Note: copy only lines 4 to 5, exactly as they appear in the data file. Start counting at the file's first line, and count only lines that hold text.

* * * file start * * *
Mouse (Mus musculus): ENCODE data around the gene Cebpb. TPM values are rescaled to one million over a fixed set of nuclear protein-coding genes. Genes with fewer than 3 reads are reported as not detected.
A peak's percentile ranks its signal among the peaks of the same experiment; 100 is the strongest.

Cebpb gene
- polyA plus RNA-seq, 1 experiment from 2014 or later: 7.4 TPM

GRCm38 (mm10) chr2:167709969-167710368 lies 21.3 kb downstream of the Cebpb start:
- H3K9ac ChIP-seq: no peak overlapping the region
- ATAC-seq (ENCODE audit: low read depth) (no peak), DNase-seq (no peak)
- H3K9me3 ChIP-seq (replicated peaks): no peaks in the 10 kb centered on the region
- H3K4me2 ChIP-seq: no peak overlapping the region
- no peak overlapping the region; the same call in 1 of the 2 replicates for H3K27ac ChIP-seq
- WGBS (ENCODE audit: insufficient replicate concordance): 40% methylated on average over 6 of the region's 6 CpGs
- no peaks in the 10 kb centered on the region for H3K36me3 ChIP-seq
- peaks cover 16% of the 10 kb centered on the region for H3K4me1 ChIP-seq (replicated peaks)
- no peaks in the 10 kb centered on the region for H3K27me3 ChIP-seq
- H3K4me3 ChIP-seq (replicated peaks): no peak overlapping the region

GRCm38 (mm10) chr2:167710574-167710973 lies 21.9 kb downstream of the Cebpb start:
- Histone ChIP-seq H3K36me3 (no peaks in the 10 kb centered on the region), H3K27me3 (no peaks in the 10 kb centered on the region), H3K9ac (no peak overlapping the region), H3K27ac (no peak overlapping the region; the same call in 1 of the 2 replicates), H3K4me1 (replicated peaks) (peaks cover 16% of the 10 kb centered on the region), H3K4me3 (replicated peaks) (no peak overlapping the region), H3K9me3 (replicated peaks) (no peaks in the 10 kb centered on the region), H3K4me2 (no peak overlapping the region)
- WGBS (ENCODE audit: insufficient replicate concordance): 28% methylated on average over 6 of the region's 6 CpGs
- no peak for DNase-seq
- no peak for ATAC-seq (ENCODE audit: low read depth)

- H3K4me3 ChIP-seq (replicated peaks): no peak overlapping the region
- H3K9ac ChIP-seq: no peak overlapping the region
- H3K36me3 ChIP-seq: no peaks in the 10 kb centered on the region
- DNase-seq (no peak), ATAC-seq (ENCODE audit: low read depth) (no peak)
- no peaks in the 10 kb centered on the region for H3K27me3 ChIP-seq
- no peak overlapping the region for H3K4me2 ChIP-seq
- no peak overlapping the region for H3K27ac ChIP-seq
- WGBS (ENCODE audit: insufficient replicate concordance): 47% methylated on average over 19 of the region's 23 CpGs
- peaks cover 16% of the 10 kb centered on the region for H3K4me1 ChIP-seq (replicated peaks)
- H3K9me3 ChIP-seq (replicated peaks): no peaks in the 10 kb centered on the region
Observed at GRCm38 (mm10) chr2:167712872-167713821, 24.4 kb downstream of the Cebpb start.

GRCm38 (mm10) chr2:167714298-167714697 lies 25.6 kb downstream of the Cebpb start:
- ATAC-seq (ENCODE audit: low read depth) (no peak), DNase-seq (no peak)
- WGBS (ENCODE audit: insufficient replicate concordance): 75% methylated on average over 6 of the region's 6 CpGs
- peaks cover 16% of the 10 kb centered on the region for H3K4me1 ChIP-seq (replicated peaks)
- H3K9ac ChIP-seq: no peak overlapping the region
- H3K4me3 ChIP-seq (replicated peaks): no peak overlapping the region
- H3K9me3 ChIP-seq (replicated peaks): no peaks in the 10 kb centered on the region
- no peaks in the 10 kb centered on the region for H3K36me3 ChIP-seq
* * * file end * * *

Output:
- polyA plus RNA-seq, 1 experiment from 2014 or later: 7.4 TPM

GRCm38 (mm10) chr2:167709969-167710368 lies 21.3 kb downstream of the Cebpb start: